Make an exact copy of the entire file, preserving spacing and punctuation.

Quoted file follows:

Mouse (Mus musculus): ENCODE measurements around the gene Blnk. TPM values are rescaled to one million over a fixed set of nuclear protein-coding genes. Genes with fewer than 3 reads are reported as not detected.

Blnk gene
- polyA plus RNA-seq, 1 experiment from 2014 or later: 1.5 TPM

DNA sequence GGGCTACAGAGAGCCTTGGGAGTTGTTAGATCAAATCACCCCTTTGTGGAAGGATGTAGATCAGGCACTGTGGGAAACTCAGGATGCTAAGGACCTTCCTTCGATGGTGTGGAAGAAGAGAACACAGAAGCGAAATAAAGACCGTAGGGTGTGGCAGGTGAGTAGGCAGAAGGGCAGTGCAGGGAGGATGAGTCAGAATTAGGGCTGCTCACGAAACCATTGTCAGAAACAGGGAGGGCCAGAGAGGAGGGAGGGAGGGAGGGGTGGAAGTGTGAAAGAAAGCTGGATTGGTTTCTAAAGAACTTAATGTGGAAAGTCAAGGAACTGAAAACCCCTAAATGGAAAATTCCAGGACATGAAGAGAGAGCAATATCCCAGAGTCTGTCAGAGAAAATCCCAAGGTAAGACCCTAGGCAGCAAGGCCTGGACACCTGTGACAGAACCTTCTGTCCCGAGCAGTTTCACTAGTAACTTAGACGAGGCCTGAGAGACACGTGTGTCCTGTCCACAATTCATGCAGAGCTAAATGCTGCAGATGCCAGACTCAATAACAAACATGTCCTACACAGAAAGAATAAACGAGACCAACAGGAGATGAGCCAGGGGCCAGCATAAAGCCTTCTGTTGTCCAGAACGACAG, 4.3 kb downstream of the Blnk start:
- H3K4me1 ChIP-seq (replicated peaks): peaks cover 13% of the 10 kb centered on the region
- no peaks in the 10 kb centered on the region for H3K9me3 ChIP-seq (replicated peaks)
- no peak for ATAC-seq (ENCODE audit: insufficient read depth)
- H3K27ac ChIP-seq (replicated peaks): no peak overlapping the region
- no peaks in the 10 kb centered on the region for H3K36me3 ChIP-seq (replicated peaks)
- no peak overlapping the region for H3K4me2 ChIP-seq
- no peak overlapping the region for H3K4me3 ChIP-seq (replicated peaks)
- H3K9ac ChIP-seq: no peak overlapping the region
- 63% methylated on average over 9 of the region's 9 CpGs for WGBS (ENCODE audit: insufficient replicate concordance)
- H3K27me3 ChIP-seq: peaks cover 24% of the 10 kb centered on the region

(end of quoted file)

Mouse (Mus musculus): ENCODE measurements around the gene Blnk. TPM values are rescaled to one million over a fixed set of nuclear protein-coding genes. Genes with fewer than 3 reads are reported as not detected.

Blnk gene
- polyA plus RNA-seq, 1 experiment from 2014 or later: 1.5 TPM

DNA sequence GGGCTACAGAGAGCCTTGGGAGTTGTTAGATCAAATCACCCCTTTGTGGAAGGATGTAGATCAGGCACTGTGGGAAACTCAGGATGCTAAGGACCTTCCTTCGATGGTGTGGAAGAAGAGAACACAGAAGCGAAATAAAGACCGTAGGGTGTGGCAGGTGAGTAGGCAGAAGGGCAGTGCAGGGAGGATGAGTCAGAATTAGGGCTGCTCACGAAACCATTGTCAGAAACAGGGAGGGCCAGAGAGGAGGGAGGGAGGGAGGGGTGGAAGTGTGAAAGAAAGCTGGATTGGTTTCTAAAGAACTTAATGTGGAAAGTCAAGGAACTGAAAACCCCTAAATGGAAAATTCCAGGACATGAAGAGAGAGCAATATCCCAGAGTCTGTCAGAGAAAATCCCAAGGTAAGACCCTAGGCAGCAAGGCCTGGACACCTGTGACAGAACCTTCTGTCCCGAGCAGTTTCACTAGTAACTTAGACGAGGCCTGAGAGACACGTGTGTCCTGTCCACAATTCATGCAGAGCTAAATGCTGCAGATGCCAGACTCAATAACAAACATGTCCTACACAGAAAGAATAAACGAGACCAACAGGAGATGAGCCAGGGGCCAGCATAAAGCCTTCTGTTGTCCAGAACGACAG, 4.3 kb downstream of the Blnk start:
- H3K4me1 ChIP-seq (replicated peaks): peaks cover 13% of the 10 kb centered on the region
- no peaks in the 10 kb centered on the region for H3K9me3 ChIP-seq (replicated peaks)
- no peak for ATAC-seq (ENCODE audit: insufficient read depth)
- H3K27ac ChIP-seq (replicated peaks): no peak overlapping the region
- no peaks in the 10 kb centered on the region for H3K36me3 ChIP-seq (replicated peaks)
- no peak overlapping the region for H3K4me2 ChIP-seq
- no peak overlapping the region for H3K4me3 ChIP-seq (replicated peaks)
- H3K9ac ChIP-seq: no peak overlapping the region
- 63% methylated on average over 9 of the region's 9 CpGs for WGBS (ENCODE audit: insufficient replicate concordance)
- H3K27me3 ChIP-seq: peaks cover 24% of the 10 kb centered on the region